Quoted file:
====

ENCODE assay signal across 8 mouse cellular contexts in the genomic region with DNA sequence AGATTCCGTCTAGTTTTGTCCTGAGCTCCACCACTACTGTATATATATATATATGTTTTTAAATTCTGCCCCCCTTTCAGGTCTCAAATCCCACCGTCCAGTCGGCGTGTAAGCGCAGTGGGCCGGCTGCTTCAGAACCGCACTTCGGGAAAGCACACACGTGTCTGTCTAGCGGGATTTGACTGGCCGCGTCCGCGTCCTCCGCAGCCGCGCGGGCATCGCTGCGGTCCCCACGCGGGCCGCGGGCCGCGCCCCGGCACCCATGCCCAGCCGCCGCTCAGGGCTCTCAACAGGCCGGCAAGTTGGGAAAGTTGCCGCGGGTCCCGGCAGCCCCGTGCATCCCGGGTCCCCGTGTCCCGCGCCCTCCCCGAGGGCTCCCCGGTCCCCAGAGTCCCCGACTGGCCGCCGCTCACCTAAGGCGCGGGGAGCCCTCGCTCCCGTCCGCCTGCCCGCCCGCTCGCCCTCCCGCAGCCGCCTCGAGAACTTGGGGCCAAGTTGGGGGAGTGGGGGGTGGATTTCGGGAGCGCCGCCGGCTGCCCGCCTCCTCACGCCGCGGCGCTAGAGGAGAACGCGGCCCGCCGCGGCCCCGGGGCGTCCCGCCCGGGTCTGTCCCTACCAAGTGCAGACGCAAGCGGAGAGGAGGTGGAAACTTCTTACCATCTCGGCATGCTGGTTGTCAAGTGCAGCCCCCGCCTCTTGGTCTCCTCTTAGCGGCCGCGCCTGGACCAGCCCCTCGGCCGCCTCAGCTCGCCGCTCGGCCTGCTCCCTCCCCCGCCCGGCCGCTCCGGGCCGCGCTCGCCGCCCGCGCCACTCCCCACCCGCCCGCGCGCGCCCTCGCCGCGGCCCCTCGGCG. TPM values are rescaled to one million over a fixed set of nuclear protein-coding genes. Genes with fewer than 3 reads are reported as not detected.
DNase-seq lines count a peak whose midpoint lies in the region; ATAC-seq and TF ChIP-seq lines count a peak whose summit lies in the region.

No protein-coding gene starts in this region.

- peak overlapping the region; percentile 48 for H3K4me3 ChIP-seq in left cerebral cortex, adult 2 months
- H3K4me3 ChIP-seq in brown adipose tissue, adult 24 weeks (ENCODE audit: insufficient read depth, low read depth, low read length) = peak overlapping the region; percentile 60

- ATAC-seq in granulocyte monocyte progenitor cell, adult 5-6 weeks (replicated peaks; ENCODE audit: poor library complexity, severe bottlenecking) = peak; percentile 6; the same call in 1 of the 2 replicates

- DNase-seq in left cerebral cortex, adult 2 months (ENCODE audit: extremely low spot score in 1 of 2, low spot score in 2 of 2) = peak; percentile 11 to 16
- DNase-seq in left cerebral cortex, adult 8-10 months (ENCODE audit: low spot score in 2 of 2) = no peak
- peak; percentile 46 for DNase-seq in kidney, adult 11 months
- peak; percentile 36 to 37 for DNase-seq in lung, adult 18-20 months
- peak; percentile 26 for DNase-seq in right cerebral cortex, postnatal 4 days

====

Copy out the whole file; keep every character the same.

ENCODE assay signal across 8 mouse cellular contexts in the genomic region with DNA sequence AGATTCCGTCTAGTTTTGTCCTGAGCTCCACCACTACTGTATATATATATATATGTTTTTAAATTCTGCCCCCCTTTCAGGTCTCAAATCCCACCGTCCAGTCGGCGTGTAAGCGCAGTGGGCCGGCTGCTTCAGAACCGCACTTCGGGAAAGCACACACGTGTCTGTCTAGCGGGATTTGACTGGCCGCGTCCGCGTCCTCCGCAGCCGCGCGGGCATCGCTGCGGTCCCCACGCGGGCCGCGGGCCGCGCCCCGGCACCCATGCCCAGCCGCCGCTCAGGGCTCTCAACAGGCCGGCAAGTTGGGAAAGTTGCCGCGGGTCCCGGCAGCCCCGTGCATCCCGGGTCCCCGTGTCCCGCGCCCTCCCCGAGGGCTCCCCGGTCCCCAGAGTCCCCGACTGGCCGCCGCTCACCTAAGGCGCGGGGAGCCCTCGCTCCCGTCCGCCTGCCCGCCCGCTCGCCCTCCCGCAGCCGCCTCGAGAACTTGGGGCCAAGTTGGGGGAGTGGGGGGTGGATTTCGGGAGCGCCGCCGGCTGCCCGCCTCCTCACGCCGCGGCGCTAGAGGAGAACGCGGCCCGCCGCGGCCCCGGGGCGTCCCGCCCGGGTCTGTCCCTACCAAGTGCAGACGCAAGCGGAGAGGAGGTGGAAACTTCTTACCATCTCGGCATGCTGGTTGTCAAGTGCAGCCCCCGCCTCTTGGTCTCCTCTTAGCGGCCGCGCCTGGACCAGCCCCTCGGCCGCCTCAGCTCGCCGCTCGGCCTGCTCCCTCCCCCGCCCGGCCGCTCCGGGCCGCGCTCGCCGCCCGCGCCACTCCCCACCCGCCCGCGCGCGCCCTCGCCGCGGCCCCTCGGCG. TPM values are rescaled to one million over a fixed set of nuclear protein-coding genes. Genes with fewer than 3 reads are reported as not detected.
DNase-seq lines count a peak whose midpoint lies in the region; ATAC-seq and TF ChIP-seq lines count a peak whose summit lies in the region.

No protein-coding gene starts in this region.

- peak overlapping the region; percentile 48 for H3K4me3 ChIP-seq in left cerebral cortex, adult 2 months
- H3K4me3 ChIP-seq in brown adipose tissue, adult 24 weeks (ENCODE audit: insufficient read depth, low read depth, low read length) = peak overlapping the region; percentile 60

- ATAC-seq in granulocyte monocyte progenitor cell, adult 5-6 weeks (replicated peaks; ENCODE audit: poor library complexity, severe bottlenecking) = peak; percentile 6; the same call in 1 of the 2 replicates

- DNase-seq in left cerebral cortex, adult 2 months (ENCODE audit: extremely low spot score in 1 of 2, low spot score in 2 of 2) = peak; percentile 11 to 16
- DNase-seq in left cerebral cortex, adult 8-10 months (ENCODE audit: low spot score in 2 of 2) = no peak
- peak; percentile 46 for DNase-seq in kidney, adult 11 months
- peak; percentile 36 to 37 for DNase-seq in lung, adult 18-20 months
- peak; percentile 26 for DNase-seq in right cerebral cortex, postnatal 4 days